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Tuesday, 18 February, 2003, 12:25 GMT
Botox 'may cause new wrinkles'
Botox injections are becoming increasingly popular
People who have botox injections may develop new wrinkles as a result of the treatment, it has been claimed.

A leading expert has suggested people unconsciously recreate facial expressions in the area where the facial muscles have been paralysed.

This can sometimes cause other nearby muscles to compensate, which in turn can create new wrinkles.

This treatment has been proven safe and effective by multiple clinical studies

Allergan spokeswoman
Dr David Becker, an assistant professor of dermatology at Weill Cornell Medical College in New York, said doctors and patients should be aware of these risks when starting treatment.

Surgery risks

He highlighted the risks of having botox injected between the eyebrows, which is one of the most popular areas for treatment.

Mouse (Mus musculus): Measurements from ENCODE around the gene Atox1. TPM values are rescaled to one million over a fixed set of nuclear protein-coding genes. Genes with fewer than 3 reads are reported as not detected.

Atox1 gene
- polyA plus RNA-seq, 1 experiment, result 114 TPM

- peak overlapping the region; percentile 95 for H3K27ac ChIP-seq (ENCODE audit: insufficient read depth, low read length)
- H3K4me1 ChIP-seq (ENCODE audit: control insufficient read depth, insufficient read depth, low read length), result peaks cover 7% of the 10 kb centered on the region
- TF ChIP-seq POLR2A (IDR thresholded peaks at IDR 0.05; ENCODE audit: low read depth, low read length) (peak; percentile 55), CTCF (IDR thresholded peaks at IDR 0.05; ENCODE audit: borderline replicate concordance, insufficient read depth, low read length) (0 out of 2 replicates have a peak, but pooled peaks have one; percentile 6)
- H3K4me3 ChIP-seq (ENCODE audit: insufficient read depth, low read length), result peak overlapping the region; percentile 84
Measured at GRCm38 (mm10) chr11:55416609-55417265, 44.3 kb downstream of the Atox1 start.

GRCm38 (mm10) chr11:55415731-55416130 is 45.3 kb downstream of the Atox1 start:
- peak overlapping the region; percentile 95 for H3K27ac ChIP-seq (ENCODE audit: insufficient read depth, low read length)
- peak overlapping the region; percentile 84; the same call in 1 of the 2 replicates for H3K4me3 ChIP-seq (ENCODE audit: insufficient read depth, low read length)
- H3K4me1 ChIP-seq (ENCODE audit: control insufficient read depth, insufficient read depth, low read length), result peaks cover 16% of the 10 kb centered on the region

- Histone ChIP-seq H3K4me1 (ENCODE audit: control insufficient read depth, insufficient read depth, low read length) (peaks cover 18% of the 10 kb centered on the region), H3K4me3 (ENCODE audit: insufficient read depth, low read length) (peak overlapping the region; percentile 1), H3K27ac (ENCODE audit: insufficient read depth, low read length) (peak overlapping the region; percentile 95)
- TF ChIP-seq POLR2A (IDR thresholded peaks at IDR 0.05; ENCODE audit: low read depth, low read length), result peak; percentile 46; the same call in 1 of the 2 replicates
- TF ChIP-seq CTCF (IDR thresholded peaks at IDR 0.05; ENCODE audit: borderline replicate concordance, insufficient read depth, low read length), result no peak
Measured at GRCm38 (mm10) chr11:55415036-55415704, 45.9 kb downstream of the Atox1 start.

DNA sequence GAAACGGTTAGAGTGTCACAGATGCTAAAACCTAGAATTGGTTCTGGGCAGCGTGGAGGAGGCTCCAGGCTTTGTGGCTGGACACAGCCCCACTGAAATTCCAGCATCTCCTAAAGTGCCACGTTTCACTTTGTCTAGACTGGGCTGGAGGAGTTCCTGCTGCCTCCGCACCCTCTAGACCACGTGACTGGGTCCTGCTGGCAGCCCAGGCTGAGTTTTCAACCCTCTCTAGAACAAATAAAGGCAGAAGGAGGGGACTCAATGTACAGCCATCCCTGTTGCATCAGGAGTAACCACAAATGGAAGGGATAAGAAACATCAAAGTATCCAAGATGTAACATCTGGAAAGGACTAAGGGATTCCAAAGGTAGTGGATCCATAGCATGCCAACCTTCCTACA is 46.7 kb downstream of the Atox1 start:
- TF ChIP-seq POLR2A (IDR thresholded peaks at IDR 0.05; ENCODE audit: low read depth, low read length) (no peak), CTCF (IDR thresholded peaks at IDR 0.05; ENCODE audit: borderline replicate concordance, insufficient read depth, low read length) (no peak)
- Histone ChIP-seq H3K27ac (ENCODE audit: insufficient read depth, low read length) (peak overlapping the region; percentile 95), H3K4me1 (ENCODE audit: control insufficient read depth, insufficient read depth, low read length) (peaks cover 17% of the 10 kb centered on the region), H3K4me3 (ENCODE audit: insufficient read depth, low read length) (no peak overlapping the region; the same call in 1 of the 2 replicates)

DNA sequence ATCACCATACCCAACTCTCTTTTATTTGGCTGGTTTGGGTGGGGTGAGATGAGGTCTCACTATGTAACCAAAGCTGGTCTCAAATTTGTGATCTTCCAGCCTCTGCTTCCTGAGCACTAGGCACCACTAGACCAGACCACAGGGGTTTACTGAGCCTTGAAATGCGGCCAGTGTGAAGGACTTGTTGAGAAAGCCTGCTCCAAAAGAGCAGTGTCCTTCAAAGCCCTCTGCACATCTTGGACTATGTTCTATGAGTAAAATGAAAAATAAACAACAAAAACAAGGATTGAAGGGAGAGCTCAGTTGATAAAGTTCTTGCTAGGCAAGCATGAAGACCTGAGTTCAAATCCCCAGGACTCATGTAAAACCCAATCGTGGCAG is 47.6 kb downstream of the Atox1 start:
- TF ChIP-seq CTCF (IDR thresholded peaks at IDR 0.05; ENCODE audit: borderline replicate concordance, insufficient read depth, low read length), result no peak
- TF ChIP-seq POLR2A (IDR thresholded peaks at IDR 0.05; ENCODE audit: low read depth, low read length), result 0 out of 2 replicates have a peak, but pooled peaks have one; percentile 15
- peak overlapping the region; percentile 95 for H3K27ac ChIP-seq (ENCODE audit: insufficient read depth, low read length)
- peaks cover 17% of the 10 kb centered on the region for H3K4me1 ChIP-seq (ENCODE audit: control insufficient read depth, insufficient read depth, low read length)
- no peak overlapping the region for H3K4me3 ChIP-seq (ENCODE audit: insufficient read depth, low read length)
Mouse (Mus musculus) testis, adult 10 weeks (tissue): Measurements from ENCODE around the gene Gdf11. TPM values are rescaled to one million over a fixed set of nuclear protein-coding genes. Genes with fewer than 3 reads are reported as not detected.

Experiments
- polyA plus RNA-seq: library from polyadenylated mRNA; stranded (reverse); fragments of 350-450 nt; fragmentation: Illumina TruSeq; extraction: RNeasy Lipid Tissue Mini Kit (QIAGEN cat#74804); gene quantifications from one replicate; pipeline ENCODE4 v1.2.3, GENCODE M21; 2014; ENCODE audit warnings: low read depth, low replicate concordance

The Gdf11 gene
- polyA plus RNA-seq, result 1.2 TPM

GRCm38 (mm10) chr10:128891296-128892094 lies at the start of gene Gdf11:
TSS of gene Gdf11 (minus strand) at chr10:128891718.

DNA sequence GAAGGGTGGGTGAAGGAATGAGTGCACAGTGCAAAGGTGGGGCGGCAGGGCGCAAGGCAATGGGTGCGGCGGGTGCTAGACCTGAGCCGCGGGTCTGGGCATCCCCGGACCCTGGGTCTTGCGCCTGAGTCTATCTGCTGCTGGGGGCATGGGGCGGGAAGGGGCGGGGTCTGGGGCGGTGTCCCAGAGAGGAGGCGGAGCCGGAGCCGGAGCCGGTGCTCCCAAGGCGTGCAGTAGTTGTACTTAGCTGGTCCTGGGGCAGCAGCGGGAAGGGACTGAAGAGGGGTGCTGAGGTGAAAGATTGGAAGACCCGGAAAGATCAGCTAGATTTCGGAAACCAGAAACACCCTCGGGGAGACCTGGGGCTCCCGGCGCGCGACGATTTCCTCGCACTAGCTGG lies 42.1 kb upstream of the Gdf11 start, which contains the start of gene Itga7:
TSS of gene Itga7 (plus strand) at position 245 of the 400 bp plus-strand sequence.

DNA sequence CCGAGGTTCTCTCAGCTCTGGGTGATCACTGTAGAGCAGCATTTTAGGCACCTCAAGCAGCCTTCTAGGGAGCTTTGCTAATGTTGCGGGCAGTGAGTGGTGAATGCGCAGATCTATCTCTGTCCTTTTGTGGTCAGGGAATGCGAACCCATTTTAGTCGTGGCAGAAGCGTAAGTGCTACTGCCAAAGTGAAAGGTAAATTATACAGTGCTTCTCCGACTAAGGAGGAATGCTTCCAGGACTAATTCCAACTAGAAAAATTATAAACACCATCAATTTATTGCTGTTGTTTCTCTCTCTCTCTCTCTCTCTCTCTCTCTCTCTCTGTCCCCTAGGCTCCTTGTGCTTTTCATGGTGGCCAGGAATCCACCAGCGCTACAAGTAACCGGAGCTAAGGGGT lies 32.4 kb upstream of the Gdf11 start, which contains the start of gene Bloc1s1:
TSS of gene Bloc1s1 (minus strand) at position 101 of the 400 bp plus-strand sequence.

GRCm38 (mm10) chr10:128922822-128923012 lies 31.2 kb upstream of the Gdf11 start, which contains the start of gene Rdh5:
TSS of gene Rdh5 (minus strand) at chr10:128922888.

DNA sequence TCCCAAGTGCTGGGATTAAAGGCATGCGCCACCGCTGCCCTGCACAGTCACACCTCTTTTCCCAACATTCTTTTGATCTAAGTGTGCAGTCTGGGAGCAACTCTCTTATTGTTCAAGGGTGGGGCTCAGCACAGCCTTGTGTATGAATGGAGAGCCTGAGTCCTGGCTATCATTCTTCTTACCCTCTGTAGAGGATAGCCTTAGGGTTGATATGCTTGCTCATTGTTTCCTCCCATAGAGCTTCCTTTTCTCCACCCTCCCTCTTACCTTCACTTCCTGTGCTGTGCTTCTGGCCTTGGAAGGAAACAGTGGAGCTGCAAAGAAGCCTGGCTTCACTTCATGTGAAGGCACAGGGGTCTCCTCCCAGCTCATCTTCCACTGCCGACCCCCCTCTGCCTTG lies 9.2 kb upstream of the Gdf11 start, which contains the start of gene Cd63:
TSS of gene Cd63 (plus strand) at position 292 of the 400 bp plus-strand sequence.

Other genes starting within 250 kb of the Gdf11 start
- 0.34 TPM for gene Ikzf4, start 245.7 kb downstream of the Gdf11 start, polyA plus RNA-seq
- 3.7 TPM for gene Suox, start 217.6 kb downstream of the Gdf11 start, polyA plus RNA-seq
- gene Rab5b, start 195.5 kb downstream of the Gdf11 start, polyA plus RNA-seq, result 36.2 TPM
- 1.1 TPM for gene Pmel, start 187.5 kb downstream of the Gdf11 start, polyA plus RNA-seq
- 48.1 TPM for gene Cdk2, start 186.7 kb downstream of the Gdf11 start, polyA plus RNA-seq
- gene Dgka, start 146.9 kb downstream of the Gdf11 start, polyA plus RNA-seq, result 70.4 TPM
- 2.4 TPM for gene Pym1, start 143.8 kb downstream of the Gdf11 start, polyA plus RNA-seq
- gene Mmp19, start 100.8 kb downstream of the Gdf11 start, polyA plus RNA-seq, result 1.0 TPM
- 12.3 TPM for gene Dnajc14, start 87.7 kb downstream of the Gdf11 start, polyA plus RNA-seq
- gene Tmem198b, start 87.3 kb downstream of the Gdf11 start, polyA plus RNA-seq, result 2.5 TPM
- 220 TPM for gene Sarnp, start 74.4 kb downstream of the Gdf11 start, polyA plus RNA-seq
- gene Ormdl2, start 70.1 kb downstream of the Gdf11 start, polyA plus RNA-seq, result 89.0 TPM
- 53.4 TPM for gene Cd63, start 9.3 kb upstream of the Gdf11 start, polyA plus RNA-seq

"In this case, following treatment, muscles in the upper nose, middle eyebrow and eyelid may try to recreate the expression of a scowl. Repetitions of this action cause new wrinkles," he said.

He stressed that Botox had been proven to be a safe and effective treatment for wrinkles and any new lines were usually less prominent.

But he said if they did develop, the patient and their doctor would need to decide whether to discontinue treatment or use Botox elsewhere.

Botox, which is derived from the botulinum toxin A, is injected into the skin and works by temporarily paralysing muscles.

Injections take effect about three to seven days after treatment and the effect lasts three or four months.

A treatment costs roughly 200. With repeated treatments, atrophy or thinning of the muscles occurs, which produces longer lasting results.

Botox was licensed for use in cosmetic operations by the US Food and Drugs Administration last year.

It is not yet licensed for such use in the UK, which means doctors are free to use it but must be personally responsible for any ill-effects.

A spokeswoman for Allergan, which manufactures botox, said the treatment was safe.

"This treatment has been proven safe and effective by multiple clinical studies," she said.

The study is published in the journal Cosmetic Dermatology, which is the official publication of the American Society of Cosmetic Dermatology and Aesthetic Surgery.

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The BBC's Sophie Hutchinson
"Botox is growing in popularity"
See also:

20 Jan 03 | Health
12 Mar 02 | Business
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